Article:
He has obstructed the Administration of Justice, by refusing his Assent to Laws for establishing Judiciary powers.
He has made Judges dependent on his Will alone, for the tenure of their offices, and the amount and payment of their salaries.
He has erected a multitude of New Offices, and sent hither swarms of Officers to harrass our people, and eat out their substance.
He has kept among us, in times of peace, Standing Armies without the Consent of our legislatures.
He has affected to render the Military independent of and superior to the Civil power.
He has combined with others to subject us to a jurisdiction foreign to our constitution, and unacknowledged by our laws; giving his Assent to their Acts of pretended Legislation:
For Quartering large bodies of armed troops among us:
For protecting them, by a mock Trial, from punishment for any Murders which they should commit on the Inhabitants of these States:
For cutting off our Trade with all parts of the world:
For imposing Taxes on us without our Consent:
For depriving us in many cases, of the benefits of Trial by Jury:
For transporting us beyond Seas to be tried for pretended offences
For abolishing the free System of English Laws in a neighbouring Province, establishing therein an Arbitrary government, and enlarging its Boundaries so as to render it at once an example and fit instrument for introducing the same absolute rule into these Colonies:
For taking away our Charters, abolishing our most valuable Laws, and altering fundamentally the Forms of our Governments:
For suspending our own Legislatures, and declaring themselves invested with power to legislate for us in all cases whatsoever.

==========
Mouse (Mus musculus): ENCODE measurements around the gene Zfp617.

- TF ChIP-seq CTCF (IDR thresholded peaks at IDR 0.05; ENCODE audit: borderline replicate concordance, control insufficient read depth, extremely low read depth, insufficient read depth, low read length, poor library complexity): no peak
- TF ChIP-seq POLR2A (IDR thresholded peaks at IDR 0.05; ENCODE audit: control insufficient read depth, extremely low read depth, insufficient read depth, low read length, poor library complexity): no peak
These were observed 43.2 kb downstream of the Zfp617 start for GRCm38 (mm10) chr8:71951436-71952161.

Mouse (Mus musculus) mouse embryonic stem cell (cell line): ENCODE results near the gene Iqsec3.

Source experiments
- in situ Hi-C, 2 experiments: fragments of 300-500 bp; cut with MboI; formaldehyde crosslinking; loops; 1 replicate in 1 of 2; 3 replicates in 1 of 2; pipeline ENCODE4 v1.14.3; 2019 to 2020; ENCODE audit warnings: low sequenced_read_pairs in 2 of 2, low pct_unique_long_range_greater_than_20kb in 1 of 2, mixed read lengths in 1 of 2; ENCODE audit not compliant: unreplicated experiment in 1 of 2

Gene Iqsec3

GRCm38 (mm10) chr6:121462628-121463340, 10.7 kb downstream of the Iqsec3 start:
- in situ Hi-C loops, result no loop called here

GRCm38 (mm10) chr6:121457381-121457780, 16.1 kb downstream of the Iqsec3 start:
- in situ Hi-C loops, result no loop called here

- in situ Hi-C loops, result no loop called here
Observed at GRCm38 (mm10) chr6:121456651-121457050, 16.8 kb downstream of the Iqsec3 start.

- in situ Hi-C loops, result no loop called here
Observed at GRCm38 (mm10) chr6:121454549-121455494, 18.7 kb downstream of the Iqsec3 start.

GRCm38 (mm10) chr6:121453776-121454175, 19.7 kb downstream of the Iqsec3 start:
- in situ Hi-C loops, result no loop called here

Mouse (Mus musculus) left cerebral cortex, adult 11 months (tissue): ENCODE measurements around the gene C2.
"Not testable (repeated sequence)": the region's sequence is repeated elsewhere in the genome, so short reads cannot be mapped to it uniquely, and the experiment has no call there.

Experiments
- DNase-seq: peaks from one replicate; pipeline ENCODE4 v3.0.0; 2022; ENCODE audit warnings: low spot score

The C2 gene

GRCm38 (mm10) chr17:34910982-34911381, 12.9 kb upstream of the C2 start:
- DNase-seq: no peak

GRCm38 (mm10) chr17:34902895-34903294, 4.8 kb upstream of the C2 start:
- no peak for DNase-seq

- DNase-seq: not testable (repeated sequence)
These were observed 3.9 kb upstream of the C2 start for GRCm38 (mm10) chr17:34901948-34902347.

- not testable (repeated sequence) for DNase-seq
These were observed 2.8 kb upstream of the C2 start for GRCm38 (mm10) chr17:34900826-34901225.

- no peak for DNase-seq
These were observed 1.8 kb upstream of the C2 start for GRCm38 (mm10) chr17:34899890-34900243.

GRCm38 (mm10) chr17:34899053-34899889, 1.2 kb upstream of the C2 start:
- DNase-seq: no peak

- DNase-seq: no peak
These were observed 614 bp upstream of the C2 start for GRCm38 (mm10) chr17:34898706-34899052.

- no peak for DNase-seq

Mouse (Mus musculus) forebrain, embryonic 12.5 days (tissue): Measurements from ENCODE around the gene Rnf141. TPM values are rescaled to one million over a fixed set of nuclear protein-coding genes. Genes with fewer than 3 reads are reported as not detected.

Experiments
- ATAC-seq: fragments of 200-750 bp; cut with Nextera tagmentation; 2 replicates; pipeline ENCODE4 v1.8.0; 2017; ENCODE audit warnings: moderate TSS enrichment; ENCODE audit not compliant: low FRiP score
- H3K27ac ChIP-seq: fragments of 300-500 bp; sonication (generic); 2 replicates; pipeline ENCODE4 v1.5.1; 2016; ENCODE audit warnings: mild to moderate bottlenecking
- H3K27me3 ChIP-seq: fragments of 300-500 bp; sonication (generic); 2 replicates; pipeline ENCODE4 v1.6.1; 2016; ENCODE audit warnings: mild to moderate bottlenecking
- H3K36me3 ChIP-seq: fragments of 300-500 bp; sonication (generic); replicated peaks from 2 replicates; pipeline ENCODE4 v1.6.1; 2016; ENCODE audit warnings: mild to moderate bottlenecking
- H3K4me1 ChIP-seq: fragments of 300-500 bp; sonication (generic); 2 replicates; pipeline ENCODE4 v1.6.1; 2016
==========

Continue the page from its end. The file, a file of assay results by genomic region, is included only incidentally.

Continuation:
He has abdicated Government here, by declaring us out of his Protection and waging War against us.
He has plundered our seas, ravaged our Coasts, burnt our towns, and destroyed the lives of our people.
He is at this time transporting large Armies of foreign Mercenaries to compleat the works of death, desolation and tyranny, already begun with circumstances of Cruelty & perfidy scarcely paralleled in the most barbarous ages, and totally unworthy the Head of a civilized nation.
He has constrained our fellow Citizens taken Captive on the high Seas to bear Arms against their Country, to become the executioners of their friends and Brethren, or to fall themselves by their Hands.
He has excited domestic insurrections amongst us, and has endeavoured to bring on the inhabitants of our frontiers, the merciless Indian Savages, whose known rule of warfare, is an undistinguished destruction of all ages, sexes and conditions.

In every stage of these Oppressions We have Petitioned for Redress in the most humble terms: Our repeated Petitions have been answered only by repeated injury. A Prince whose character is thus marked by every act which may define a Tyrant, is unfit to be the ruler of a free people.

Nor have We been wanting in attentions to our Brittish brethren. We have warned them from time to time of attempts by their legislature to extend an unwarrantable jurisdiction over us. We have reminded them of the circumstances of our emigration and settlement here. We have appealed to their native justice and magnanimity, and we have conjured them by the ties of our common kindred to disavow these usurpations, which, would inevitably interrupt our connections and correspondence. They too have been deaf to the voice of justice and of consanguinity. We must, therefore, acquiesce in the necessity, which denounces our Separation, and hold them, as we hold the rest of mankind, Enemies in War, in Peace Friends.